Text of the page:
• \$\begingroup\$ @KRyan Exactly! A self-answer about RAW culture is totally a valid question here, and could in theory bear just [rules-as-written]. \$\endgroup\$ – SevenSidedDie Dec 4 '14 at 19:03
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    \$\begingroup\$ @SevenSidedDie Can I vote in you to President? \$\endgroup\$ – T. Sar - Reinstate Monica Dec 4 '14 at 19:10
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    \$\begingroup\$ I think an exception for this one instance is actually valuable. Valid answers on this site are a bit different than other sites because a good answer could be one that completely ignores the rules of the system the question is about, which is unacceptable for most other sites and would be flaggable. I made a comment as such on @KRyan's answer which helps explain the distinction. \$\endgroup\$ – Ellesedil Dec 8 '14 at 19:03
  • \$\begingroup\$ Is a tag that can't be used alone justified, in cases where it saves you supporting a DND-RAW tag, a GURPS-RAW tag, a Storyteller-RAW tag (the mind boggles) etc? Even if "playing to the rules" is actually or almost useless in the absence of knowing what game you're playing, it'd be a common modifier to other tags because it corresponds to a common and recognisable playing style. \$\endgroup\$ – Steve Jessop Dec 11 '14 at 19:11
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    \$\begingroup\$ @SteveJessop In practice it's not a common modifier at all, as the RAW tag gets used almost exclusively with D&D. Check out the related tags in the tag's sidebar: only WOD (3% of questions) and DFRPG (1%) have every also gotten the tag, while 96% are D&D+PF's. Boggling is not a danger. \$\endgroup\$ – SevenSidedDie Dec 11 '14 at 19:18
  • \$\begingroup\$ @SevenSidedDie: well OK, I chose my examples badly, but it gets used with several different flavours of D&D including Pathfinder :-) \$\endgroup\$ – Steve Jessop Dec 11 '14 at 19:21
  • \$\begingroup\$ @SteveJessop What I'm unclear on is what kind of difficulty supporting a [*-raw] tag for each of those games would cause. \$\endgroup\$ – SevenSidedDie Dec 11 '14 at 19:22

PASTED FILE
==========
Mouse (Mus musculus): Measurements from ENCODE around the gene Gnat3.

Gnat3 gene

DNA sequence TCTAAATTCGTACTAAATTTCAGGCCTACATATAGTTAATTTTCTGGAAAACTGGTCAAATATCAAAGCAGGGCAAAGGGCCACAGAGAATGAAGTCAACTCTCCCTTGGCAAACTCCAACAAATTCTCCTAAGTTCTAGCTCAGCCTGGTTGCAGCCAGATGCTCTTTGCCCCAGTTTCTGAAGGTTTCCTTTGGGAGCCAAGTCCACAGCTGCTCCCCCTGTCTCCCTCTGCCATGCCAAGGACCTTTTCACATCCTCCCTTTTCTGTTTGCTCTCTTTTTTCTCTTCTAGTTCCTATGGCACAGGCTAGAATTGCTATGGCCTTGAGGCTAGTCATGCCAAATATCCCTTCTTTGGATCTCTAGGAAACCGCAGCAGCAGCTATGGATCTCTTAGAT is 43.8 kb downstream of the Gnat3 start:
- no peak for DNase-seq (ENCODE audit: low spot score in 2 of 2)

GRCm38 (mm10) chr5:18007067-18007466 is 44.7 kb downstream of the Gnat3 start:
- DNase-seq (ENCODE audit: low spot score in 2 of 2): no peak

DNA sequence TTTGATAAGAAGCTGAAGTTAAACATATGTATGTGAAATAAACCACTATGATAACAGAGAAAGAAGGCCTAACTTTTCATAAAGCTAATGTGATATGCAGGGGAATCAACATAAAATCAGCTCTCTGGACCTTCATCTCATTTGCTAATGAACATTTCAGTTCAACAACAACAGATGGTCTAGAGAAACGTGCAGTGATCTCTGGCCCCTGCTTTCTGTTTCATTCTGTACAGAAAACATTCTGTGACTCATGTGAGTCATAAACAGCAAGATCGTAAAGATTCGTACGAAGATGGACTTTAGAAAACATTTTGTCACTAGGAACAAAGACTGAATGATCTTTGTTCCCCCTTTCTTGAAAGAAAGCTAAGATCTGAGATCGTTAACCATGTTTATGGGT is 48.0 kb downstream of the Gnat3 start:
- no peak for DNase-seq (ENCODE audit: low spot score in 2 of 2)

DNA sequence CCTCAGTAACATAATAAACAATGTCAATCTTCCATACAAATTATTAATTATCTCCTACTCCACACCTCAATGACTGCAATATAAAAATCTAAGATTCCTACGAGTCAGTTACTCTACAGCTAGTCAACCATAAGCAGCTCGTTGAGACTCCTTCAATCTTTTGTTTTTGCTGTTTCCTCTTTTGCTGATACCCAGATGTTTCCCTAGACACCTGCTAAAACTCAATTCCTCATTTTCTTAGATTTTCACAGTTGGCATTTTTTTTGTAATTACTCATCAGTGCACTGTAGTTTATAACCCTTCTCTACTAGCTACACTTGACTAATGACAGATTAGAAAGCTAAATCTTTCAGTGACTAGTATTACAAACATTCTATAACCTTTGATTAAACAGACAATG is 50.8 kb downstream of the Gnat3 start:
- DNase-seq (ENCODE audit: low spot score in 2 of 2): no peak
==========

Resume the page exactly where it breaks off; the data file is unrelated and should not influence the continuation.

• \$\begingroup\$ @SevenSidedDie: Just the non-obviousness of the tag, I suppose. Similarly it would be weird to have a whole bunch of [*-spells] tags on the basis that questions about spells (a) are usually about a particular game, not spells in general and (b) being about [spell]s in general but not [magic] in general is a pretty small niche for a question to hit. I suppose really I'm casting FUD on the "can it be used alone?" rule of thumb for tags, especially since "what game/version?" and "what aspect of play?" are somewhat orthogonal concerns. \$\endgroup\$ – Steve Jessop Dec 11 '14 at 19:28
  • \$\begingroup\$ .. tbh I thought "[*-raw]" was a straw man, I'm surprised you want me to rubbish it instead of you (and everyone) immediately feeling it's a rubbish idea ;-) In short, though, I strongly suspect but don't know for sure that such hierarchical tags would be hard to use, and impossible for non-regulars. So I wouldn't want [spells] or [raw] to be assessed on the "use alone" basis. \$\endgroup\$ – Steve Jessop Dec 11 '14 at 19:31
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    \$\begingroup\$ @SteveJessop I see what you mean. We do accept that [spells] is super-useful, and I don't immediately see how it could be used alone, so maybe it's a meta tag but that's okay... That's good food for thought. \$\endgroup\$ – SevenSidedDie Dec 11 '14 at 19:42
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    \$\begingroup\$ I’m really displeased with the way that the RAW tag can act as a trap for newbies, like here. That is not an awesome answer in any case, but it seriously bugs me that newbies need to read a tag wiki to avoid this land mine. \$\endgroup\$ – Bradd Szonye Dec 18 '14 at 3:07
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It doesn’t have special rules.

A question defines a topic. Answers are required to stay on that topic (or stray only after addressing the question on-topic). RAW questions are no different in this regard.

The only reason that RAW is perceived to have special rules is because a lot of people want to ignore the topic of RAW questions, and post non-RAW answers, and then are upset when those answers get down-voted or deleted. They are upset and feel that it must be because the RAW tag is special. They want to encode this perceived specialness in the tag wiki, because they feel “burned” because they didn’t understand the question in the first place.